Spinning Tales

At the end of 2013, the Economic Policy Institute presented the “13 Most Important Charts of the Year”. One of those is below (on the left), purporting to show the “roots of American inequality”. The chart on the right hand side tells the same tale using slightly different data.

EPI Charts_1

Let me make a change in the deflator of hourly compensation. Instead of using consumption prices I use producer prices. That´s not an arbitrary change. When deciding on pay, the producer takes into account the productivity of the worker relative to the price he (the producer) will receive.

The tale changes significantly.

EPI Charts_2

At the end there is still a gap, but that starts in the mid-00s, not in the mid-70s!

Following the 2001 recession there was a long period that came to be called “jobless recovery”. Real wages stagnated while productivity continued to rise. As the bottom chart shows, profits rebounded strongly. The same happens (more intensely) following the 2008/09 crisis. Real compensation even drops somewhat (a “job-loss recovery”) while productivity rises.

This chart also gives a hint into the reasons for the corporate shenanigans (by the Enrons of this world) which the SEC unraveled in late 2001. Interestingly the SEC went back to 1997, which was identified as the starting point for the false income reporting by the corporations involved.

Notice, looking at the shaded area, that 1997 was the year in which real compensation began to climb strongly after spending some time stagnant while productivity rose. Profits drop. The executives whose pay was tied to stock performance ‘despaired’. Solution: cook the books to keep our pay level! Obviously most corporations had better governance than Enron et al.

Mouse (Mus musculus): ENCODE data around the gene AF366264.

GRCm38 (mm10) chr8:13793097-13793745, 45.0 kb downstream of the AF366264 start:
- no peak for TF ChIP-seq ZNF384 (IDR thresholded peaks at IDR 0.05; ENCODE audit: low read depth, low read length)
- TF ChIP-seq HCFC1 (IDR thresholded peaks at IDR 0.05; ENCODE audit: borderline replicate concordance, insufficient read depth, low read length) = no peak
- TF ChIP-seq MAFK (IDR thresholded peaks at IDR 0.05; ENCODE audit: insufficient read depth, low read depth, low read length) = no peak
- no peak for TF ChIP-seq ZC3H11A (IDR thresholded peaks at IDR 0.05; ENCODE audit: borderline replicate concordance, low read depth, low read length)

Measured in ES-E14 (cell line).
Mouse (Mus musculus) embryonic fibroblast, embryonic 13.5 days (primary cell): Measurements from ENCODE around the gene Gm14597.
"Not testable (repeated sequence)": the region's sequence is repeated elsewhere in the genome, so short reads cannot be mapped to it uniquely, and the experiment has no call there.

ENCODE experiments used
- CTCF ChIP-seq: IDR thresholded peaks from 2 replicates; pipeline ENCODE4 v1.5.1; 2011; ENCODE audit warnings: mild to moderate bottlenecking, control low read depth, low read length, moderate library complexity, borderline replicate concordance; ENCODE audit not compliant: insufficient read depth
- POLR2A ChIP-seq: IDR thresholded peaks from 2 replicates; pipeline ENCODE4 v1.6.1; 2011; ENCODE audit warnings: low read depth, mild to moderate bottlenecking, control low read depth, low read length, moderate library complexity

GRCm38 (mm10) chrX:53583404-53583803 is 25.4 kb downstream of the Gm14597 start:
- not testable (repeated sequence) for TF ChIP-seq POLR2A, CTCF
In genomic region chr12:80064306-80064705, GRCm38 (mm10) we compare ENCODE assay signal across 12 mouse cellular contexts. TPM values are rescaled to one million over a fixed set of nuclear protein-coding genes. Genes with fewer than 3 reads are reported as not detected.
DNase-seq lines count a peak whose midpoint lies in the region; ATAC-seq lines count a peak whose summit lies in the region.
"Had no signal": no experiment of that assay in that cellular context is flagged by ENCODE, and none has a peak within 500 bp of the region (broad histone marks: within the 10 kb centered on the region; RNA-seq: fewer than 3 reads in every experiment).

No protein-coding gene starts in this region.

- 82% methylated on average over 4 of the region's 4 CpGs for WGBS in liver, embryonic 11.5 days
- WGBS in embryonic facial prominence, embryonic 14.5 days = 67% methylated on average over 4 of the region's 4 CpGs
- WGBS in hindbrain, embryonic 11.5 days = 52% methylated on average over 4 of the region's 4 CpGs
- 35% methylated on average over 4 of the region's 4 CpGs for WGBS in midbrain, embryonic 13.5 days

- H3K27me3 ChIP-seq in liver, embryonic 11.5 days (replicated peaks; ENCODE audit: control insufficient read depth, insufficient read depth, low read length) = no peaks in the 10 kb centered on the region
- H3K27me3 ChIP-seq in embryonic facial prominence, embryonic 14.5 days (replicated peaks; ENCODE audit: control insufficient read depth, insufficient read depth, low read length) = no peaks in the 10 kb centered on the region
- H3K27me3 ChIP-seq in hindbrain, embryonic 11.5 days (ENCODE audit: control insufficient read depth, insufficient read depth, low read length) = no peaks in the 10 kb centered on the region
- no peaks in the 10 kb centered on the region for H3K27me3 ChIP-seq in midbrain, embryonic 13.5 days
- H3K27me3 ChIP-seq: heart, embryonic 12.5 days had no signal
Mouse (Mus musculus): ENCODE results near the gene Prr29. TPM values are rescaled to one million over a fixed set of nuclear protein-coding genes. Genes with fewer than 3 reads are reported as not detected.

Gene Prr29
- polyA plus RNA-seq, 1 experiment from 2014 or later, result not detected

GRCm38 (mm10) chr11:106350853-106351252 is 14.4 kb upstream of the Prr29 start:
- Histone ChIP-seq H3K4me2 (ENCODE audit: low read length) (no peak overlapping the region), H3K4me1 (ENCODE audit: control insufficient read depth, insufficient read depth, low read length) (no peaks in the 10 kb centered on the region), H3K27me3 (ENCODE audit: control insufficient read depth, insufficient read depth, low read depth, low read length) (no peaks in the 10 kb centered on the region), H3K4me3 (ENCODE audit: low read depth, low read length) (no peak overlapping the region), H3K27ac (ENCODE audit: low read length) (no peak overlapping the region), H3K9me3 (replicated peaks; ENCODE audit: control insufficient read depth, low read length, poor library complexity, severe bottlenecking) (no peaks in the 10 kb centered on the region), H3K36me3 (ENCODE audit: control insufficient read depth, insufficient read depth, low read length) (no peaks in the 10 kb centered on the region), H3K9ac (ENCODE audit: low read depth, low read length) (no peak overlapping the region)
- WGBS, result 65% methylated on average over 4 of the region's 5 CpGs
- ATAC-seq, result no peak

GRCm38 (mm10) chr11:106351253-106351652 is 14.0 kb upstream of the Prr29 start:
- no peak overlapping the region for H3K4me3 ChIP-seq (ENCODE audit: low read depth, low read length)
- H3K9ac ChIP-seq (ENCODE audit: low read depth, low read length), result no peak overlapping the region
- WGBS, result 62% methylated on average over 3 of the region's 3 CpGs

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4 thoughts on “Spinning Tales

  1. Excellent apolitical use of charts.

    The recent corporate profit explosion is mysterious if welcome. Funny, QE gets blamed for everything but not corporate profits…

  2. Pingback: Telling stories with charts « Economics Info

  3. On a lark I decided to look at the question in a similar fashion using BEA data. So here’s productivity calculated as RGDP per hour (blue) and compensation as real compensation of employees per hour (red) both scaled to 100 in 1948:

    http://research.stlouisfed.org/fred2/graph/?graph_id=160937&category_id=0

    Note that compensation has exceeded productivity throughout. To get a better idea of the relative trend I included compensation of employees as a percent of GDP (green). Note that it rose from 1948 to 1970 and has fallen since. I could go into much greater detail why I think we see this pattern (yes, monetary policy played a role) but the point is that EPI’s presentation is biased. .

  4. marksadowski,

    Interesting graph. But I have trouble with your claim that “compensation has exceeded productivity throughout” the 1948-2012 period. Your green line suggests it would be correct to say compensation increased faster than productivity until 1970, and more slowly than productivity since that time.

    I see your red and blue lines use index values with 1948=100. I changed your index dates from 1948 to 1970, and now your graph shows that productivity has exceeded compensation throughout (paraphrasing your claim).

    With the revised index date, your graph shows that compensation increased more slowly than productivity since 1970, and seems to support the EPI view.

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